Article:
I think about the Christmas you and Dad must have scrimped and saved to get me the electric organ I so desperately wanted along with music lessons. We didn’t go all out at Christmas, but I was never disappointed either.  I remember you reading to us from our children’s Bible about baby Jesus and the manger every Christmas Eve. But most of all, I remember the tuck-ins to bed and the reassurance that Santa would soon be on his way.

All of this means even more to me now since we found out that much like your grandson, you have Asperger’s syndrome. It means more to me that you sacrificed in the ways you did. That you were able to take care of yourself as well as us in the best way you knew how while living in a world that knew nothing of your as-of-yet-unidentified diagnosis.

Know that we see you for who you are: a flawed but fabulous wife, mother and grandmother to an unruly bunch who love you madly.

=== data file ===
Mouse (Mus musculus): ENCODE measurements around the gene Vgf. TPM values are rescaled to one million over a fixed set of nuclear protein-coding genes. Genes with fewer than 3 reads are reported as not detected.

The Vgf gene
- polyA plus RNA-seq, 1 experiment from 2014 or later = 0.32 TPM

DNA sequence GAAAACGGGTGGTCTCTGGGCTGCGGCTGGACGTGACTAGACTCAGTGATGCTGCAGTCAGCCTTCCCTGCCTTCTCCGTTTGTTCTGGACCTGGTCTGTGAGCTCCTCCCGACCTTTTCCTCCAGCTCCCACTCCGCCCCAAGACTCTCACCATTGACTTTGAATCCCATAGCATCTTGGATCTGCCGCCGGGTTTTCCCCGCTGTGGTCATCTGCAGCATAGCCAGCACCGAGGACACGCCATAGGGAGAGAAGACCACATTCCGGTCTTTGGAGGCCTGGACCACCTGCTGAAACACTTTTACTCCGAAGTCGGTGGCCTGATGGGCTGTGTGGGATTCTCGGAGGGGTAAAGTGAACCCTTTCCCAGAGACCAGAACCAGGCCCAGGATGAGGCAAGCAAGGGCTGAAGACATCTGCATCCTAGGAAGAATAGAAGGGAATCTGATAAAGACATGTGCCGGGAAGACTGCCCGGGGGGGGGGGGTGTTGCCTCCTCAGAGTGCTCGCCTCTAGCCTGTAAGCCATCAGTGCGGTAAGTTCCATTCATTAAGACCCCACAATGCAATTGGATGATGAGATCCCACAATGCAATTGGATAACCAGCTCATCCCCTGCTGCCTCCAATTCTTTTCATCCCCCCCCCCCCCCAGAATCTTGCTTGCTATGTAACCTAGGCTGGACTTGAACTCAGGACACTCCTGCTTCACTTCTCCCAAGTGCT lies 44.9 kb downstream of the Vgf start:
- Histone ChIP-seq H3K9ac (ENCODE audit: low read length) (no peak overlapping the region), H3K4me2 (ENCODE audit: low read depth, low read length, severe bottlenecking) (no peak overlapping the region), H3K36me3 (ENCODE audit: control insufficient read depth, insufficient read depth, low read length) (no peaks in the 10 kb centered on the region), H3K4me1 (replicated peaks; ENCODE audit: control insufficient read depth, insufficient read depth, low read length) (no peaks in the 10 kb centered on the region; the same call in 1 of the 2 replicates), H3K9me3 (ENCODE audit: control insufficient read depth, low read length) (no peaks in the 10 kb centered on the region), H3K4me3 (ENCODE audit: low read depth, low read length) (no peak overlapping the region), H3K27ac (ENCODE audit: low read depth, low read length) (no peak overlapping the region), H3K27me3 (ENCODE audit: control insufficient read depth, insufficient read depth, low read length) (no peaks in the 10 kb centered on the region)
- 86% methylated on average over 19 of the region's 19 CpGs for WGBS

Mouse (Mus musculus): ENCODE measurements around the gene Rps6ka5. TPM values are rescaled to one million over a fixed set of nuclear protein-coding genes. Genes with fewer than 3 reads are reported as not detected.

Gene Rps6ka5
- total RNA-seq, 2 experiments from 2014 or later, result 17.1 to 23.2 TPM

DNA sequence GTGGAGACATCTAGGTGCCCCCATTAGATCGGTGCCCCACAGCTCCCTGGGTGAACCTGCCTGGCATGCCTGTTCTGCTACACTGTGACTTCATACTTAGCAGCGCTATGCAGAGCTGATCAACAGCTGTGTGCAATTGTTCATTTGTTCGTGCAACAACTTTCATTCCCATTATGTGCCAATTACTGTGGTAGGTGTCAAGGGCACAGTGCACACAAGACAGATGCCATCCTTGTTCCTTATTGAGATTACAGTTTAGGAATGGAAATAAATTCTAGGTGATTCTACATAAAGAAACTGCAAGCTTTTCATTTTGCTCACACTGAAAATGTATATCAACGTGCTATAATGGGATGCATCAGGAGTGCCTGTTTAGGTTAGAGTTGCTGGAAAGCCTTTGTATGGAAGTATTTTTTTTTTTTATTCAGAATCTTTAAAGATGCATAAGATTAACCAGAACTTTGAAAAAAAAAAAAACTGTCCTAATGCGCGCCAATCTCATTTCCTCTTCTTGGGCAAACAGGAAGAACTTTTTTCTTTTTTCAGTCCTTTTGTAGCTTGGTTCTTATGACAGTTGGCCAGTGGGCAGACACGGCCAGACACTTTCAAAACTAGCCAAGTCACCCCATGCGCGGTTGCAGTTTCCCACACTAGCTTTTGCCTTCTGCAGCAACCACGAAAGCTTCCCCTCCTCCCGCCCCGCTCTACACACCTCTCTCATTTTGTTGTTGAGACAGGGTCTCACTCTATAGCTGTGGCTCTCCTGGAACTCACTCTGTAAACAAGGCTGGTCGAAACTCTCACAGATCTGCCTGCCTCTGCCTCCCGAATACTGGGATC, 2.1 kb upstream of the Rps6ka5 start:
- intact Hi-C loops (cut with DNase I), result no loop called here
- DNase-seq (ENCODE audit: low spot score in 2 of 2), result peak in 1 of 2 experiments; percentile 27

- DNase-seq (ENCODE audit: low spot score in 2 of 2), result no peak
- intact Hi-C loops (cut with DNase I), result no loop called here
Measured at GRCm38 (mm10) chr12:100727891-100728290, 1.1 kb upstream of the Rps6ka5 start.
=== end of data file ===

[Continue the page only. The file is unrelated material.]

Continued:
Merry Christmas, Mom.

Tina and her mom
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What This Boy With Asperger’s Wants to Tell School Bullies When He’s an Adult

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Devin Smyth recently wrote a personal essay about growing up with Asperger’s syndrome, titled, “My Reality and Some Fantasy.” This week he read it on CBC Radio One.

“I have been teased a lot by boys who don’t get me,” Devin, from Lethbridge, Alberta, said. “They mock me or laugh at me… This is the worst thing about Asperger’s.”

But the 11-year-old has a cheeky message he’d like to tell his bullies when he’s older:

I know I will be rich someday and do lots of cool work, like helping poor people and design cool clothes for movies or invent cool technology. Then when the kids who have been mean to me want to take advantage of me, I’ll say, “Sorry suckers, you had your chance.” And my pretty wife and me will drive off on our yacht to see my mom, and maybe dad if he’s still alive, at her nice old folks home I will buy her in Hawaii. The end.

When asked if he had anything else he’d like to add, Devin paused for a moment and then said, “Asperger’s is not a disability, it’s not a punishment, it’s not something wrong, it’s not something to be made fun of.”

Listen to Devin’s full interview below: